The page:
Updated November 23, 2020:

A non-disclosure agreement in Florida is a contract between two parties that promises the protection of information from any third party in the state of Florida.

What Is a Florida Non-Disclosure Agreement?

Non-disclosure agreements (NDAs) are governed under state law but are treated similarly in every state. When formulating a non-disclosure agreement, it is a good idea to double-check the state rules and regulations for such agreements. This extra precaution will help to ensure that the contract will hold up in court.

Non-disclosure agreements can be used to protect many different types of information. Some of the most common types include:

  • Valuable research and data
  • Software
  • Intellectual property (IP)
  • Marketing plans
  • Trademarks and patents
  • Prototypes
  • Customer and client information

The Florida statutes govern and enforce all non-disclosure agreements formed within the state.

Non-disclosure agreements prevent disgruntled employees from threatening to share confidential information or valuable trade secrets with their company's competitors.

How to Write a Non-Disclosure Agreement

When writing a non-disclosure agreement, it can be very beneficial to download and use a template. There are several available online.

Basic information should be included in the agreement, such as the date the agreement was drafted and the names of both parties involved. Then, the creator will need to specify which type of agreement they want to form.

There are two types of non-disclosure agreements:

  • Unilateral
  • Mutual

A unilateral NDA only restricts one of the two parties from sharing the protected information. A mutual agreement applies to both of the parties.

The non-disclosure agreement should also clearly explain the relationship between the two parties involved. Is this an agreement between business partners or company and its employee.

If the agreement is sent to be signed by another party, it should specify a deadline for returning the contract.

A non-disclosure agreement is considered complete and enforceable when both parties have signed it with their names printed and the date of signatures included.

Types of Restrictive Agreements

There are several different types of restrictive agreements that are used to protect the information in the business world. NDAs are one type, but there are also confidentially agreements, non-solicitation agreements, and non-compete agreements. These are very similar but do have some important differences.

Confidentiality agreements are the least restricting of the three types mentioned (other than NDAs). Non-compete agreements are the most restricting. Non-solicitation agreements are somewhere in between those two.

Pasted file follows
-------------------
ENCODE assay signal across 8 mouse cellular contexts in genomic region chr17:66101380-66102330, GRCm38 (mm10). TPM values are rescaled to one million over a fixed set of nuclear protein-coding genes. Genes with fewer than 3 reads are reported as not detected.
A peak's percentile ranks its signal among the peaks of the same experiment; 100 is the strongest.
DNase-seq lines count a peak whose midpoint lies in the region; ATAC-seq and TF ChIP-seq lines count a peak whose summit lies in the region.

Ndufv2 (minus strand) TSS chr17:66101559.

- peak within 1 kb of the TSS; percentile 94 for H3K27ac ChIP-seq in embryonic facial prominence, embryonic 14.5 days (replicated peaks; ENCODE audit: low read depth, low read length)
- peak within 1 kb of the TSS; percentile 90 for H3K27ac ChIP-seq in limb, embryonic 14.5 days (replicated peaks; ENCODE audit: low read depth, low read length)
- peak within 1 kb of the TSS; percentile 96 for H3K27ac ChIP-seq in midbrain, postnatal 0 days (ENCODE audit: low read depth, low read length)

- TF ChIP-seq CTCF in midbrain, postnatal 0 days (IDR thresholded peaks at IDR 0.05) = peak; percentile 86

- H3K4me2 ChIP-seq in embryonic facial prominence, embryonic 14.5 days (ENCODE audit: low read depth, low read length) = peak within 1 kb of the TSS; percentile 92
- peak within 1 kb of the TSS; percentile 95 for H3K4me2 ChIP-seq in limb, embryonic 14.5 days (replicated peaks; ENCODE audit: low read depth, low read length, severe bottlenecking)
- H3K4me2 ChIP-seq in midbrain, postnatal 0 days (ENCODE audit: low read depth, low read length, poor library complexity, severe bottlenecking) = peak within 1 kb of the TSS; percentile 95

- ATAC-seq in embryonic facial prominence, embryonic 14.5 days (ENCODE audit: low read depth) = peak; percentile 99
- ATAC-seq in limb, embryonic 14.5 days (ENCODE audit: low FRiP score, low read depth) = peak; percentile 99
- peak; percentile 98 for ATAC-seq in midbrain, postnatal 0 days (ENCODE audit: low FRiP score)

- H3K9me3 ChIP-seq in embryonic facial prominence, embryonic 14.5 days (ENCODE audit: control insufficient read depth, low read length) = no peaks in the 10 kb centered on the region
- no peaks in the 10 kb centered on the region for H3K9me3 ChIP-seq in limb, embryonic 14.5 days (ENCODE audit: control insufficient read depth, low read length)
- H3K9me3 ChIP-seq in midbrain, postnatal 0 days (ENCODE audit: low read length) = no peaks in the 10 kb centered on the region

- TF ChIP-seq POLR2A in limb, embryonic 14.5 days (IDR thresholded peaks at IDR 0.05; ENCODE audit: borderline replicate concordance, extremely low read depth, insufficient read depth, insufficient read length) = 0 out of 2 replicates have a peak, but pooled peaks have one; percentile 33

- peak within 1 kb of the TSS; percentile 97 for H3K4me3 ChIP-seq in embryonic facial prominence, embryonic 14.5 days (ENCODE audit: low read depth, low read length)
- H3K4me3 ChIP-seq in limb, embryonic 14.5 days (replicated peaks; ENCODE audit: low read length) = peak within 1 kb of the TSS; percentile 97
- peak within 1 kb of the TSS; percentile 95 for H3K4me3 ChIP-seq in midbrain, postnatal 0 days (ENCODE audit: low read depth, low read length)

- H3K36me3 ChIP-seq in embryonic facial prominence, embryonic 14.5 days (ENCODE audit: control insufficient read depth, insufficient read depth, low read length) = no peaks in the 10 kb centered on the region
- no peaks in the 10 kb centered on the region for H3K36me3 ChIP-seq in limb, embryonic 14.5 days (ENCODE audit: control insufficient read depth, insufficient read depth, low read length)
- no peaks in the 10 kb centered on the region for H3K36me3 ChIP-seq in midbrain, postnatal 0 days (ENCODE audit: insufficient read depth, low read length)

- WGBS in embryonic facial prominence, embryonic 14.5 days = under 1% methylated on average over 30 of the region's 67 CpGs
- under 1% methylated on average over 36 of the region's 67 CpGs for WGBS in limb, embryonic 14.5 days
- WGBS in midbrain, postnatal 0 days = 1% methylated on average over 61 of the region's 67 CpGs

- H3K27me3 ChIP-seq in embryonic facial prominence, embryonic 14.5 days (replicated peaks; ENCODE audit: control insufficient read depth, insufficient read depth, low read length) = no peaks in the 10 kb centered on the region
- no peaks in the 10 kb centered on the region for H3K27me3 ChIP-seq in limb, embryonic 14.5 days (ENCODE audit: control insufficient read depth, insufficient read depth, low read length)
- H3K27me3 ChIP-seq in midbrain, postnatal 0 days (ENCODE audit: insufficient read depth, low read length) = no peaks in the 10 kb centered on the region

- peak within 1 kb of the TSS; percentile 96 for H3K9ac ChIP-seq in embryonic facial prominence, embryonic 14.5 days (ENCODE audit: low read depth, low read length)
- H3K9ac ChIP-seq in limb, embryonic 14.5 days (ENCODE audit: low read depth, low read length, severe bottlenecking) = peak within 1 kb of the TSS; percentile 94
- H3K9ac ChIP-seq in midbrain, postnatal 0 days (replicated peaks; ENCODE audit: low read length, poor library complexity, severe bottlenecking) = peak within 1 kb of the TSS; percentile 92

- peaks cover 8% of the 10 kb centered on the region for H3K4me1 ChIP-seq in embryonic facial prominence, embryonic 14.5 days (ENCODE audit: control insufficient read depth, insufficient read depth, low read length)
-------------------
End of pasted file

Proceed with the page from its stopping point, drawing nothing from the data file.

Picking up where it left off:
These three restrictive agreements apply mainly to employees and their relationships with their employers. NDAs can apply to other types of business relationships. Not only do these agreements prevent employees from sharing certain protected information, but they also restrict current and former employees from certain activities.

Confidentiality Agreement

Confidentiality agreements keep employees from sharing any confidential information with entities outside of their company. In the state of Florida, confidentiality agreements can only be enforced over actually confidential information. This means that confidentiality agreements will not protect any information that is available to or known by the general public.

There are no requirements regarding the length of coverage for a confidentiality agreement. The duration of the agreement should be specified in the written document. A company can choose to enforce a confidentiality agreement as long as the protected information continues to be considered confidential.

Non-Solicitation Agreement

Non-solicitations agreements prevent employees, whether current or former, from trying to convince other employees, customers, or clients, to leave one company and join a competitor. These agreements usually apply while an individual is employed and for two years after their employment is terminated, either voluntarily or not.

Non-Compete Agreement

Non-compete agreements, also called non-compete clauses, help to protect companies from unfair competition. Under a non-compete agreement, an employee may not open their own business that competes with their employer (or former employer). They are also prevented from working for a competitor for a certain period of time after termination.

If a company wants to require employees to sign a non-compete agreement in the state of Florida, they must prove that their business has a specific interest that should be protected such as:

  • Trade secrets
  • Valuable relationships or goodwill with current or potential clients, patients, or customers
  • Specialized training

Non-compete agreements cannot be enforced simply to prevent generic competition. The legitimacy of the business interest that is being protected by the agreement has to be proven to the court to enforce the agreement.

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